Lumet and screenwriter Buchman synthesized disenchantment expressed on the novel by Mary McCarthy to the encore, after a journey of five years shown in 150 minutes of good cinema, speech full of hope Helena, the valedictorian:
"We, the class of 1933 are going ahead. In a time of economic crisis, in a time that demands that every woman of America plays a role in every sphere of national life. For this we prepare. In the arts, sciences, industry, the creation of our laws. And in politics, we believe all sorts of opinions should be heard. We believe, as we go our separate ways, it is only through our complete fulfillment we will achieve the goal of our education, and each of us will give their contribution to our emerging America. "
Great Mary McCarthy. Great Sidney Lumet.
Note in December 2011
The Group / The Group
Sidney Lumet, USA, 1966.
With Candice Bergen (Lakey Eastlake), Joan Hackett (Dottie Renfrew), Elizabeth Hartman (Priss Hartshorn), Shirley Knight (Polly Andrews), Joanna Pettet (Kay Strong), Mary Robin Redd (Pokey Prothero), Jessica Walter (Libby MacAusland) , Kathleen Widdoes (Helena Davison), James Broderick (Dr. Ridgeley), James Congdon (Sloan Crockett), Larry Hagman (Harald Peterson), Hal Holbrook (Gus Leroy), Richard Mulligan (Dick Brown), Carrie Nye (Norine)
Screenplay Sidney Buchman
Based on the novel The Group, Mary McCarthy
Boris Kaufman Photography
Music Charles Gross
Production Sidney Buchman, Famartists Productions
Color, 150 min
*** 1/2

Wednesday, 28 August 2013

'The Group' at 50 - now repackaged & de-politicised as chick lit

Mary McCarthy’s ‘The Group’ Is the Definitive Young Woman’s Sex Narrative

Fifty years ago this week, Mary McCarthy’s bestselling novel The Group was published. And 50 years later, people are still arguing vociferously about the legacy of the book. A couple of things are agreed upon. One is that The Group was a pioneer of the young-ladies-come-to-New-York-and-get-jobs-and-date genre that sustains women’s narratives from Sylvia Plath to Lena Dunham. It also blazed a trail for dismissive, angry, befuddled non-sequitur reviews from men who wanted to know what this girl stuff was all about, and why on earth anyone with a brain and some testicles might take it seriously.Norman Mailer wrote the most famous review of this genre in his “The Mary McCarthy Case,” which began:
It had to happen. It was in the command of all the ironies that there would come a day when our First Lady of Letters would write a book and lo! the lovers would stand.
For such a bold statement you’d expect a heavy hitter like Mailer to instantly begin excoriating the book, but instead we are treated to a long slog through more rhetorical flourishes before any kind of reasoning beyond “I disagree” is offered. You have to scroll down quite a way, actually, to get to the part where Mailer explains why the book’s “lovers” were wrong:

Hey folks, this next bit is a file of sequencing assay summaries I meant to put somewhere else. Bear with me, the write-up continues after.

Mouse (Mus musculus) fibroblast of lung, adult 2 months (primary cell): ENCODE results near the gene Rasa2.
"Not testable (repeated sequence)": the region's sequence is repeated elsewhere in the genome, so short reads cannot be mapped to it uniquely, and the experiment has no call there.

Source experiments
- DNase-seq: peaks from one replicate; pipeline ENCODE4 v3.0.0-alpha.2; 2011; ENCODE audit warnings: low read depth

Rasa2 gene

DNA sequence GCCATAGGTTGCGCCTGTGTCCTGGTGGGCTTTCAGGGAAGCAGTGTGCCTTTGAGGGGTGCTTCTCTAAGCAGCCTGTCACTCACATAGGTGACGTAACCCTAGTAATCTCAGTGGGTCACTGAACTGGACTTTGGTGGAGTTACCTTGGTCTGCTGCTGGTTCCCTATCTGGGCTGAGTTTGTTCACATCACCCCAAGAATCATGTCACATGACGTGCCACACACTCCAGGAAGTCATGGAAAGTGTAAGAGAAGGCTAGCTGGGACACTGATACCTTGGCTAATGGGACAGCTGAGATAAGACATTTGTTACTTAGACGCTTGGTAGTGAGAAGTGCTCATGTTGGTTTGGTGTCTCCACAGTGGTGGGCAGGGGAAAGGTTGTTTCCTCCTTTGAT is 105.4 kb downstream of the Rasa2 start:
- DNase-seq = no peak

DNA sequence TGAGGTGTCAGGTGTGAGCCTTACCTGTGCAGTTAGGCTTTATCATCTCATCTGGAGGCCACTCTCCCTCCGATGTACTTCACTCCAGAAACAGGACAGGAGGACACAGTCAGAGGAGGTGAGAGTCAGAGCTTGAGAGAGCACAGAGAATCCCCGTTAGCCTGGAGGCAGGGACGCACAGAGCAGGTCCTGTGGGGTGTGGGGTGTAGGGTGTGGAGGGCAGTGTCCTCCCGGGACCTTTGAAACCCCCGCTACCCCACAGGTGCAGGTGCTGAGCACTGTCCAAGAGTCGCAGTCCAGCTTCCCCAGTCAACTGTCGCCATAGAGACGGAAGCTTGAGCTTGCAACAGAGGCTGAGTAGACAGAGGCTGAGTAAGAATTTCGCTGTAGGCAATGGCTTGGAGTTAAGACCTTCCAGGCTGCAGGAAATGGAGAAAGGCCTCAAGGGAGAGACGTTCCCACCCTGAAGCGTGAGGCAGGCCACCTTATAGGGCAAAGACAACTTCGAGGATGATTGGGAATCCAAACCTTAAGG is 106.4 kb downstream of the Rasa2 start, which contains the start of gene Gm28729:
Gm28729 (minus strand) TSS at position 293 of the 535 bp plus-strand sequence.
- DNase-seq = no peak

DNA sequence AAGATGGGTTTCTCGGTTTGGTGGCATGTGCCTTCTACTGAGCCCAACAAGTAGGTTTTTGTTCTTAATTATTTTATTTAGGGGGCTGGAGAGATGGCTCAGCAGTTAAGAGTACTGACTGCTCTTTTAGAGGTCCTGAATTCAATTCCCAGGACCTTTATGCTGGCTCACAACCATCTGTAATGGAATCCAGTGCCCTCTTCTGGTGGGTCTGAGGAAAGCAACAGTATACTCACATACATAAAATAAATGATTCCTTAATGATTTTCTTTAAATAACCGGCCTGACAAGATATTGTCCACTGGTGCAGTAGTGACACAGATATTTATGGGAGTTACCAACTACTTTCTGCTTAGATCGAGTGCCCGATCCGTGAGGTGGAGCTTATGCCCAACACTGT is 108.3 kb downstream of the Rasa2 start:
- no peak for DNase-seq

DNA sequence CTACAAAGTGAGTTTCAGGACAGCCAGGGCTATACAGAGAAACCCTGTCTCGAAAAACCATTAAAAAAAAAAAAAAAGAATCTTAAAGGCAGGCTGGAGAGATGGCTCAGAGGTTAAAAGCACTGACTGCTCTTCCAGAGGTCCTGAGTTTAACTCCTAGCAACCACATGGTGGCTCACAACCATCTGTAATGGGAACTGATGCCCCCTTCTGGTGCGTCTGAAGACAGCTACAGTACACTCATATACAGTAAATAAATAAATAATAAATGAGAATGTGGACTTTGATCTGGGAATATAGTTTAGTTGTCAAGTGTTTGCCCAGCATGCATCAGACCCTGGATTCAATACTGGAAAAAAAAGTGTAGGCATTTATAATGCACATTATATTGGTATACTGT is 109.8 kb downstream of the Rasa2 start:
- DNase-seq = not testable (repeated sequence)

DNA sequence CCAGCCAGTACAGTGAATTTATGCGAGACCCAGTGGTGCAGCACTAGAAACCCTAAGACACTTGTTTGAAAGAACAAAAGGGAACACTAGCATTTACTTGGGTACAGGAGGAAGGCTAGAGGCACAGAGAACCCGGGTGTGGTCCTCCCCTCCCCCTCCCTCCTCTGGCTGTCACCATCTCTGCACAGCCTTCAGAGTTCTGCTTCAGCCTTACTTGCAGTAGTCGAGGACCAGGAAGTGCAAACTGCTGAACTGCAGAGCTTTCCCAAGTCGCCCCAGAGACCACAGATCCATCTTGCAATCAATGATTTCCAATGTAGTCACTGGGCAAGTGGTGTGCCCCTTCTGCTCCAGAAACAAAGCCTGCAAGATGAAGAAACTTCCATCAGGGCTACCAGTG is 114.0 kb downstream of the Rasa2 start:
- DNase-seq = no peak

[The Group] tacitly states that a mixture of passionless goodness and squashed mendacity, precisely the lot of average nice rich bright young Protestant girls, is so regurgitative a violation of their nature that cancer or psychosis are now house percentage against any decent woman.
It is somewhat hard to say what Mailer actually means here. It seems he doesn’t like The Group‘s suggestion that women didn’t necessarily enjoy being encouraged to abstain from sex or honesty, for that matter. From there went into even longer set of ad hominem attacks on his target, which after all was McCarthy, a woman Mailer sometimes professed to admire. But his admiration was tinged with a clear sense of injury that the feeling was not reciprocal. To one of McCarthy’s biographers, Frances Kissling, he whined:
There was a remoteness about Mary. And element of noli me tangere. She was eleven years older than I was and there was always an element of the older sister.
How he quite squares the older-sister thing with the remoteness thing will have to remain in the grave with Mailer himself. But his particular brand of love-hate continues to plague the book’s reputation; every piece on The Group must begin, as this one does, by remarking on the man-on-a-mission slanderousness of it. The book had other detractors, too. Mailer’s review actually bumped another one the New York Review was to publish, by Pauline Kael, and she also turned in a pan.
So, you might ask, is the novel good? Well, happily, it is available in ebook form these days, and back in print so you can judge for yourself. The plot trajectory is now archetypal: girls, eight of them instead of the now-standard four, come to big city and are alternately titillated and disappointed by its professional and romantic possibilities. For my part, I think it is at its best when it is frankly depicting sex, a great talent of McCarthy’s traceable to her earliest short stories. As the critic Laura Jacobs recently argued in Vanity Fair, the chapter that burned itself into most women’s minds was the second one. In it, McCarthy gives one of her heroines an orgasm, and the particular metaphor she chooses to describe it is this:
… she seemed to explode in a series of long, uncontrollable contractions that embarrassed her, like the hiccups…
Which is definitely not how I’ve always put it. But it has its elements of truth to it, particularly in the mild embarassment one might feel in such circumstances without the proper introduction to the experience of sex. Like, say, The Group itself. These days we have real trash to accomplish this, the kind of thing we passed around in middle school, but when The Group came out that sort of sexual frankness was still more the province of men, if it was anyone’s at all. 1963 was still a little early in the sexual revolution.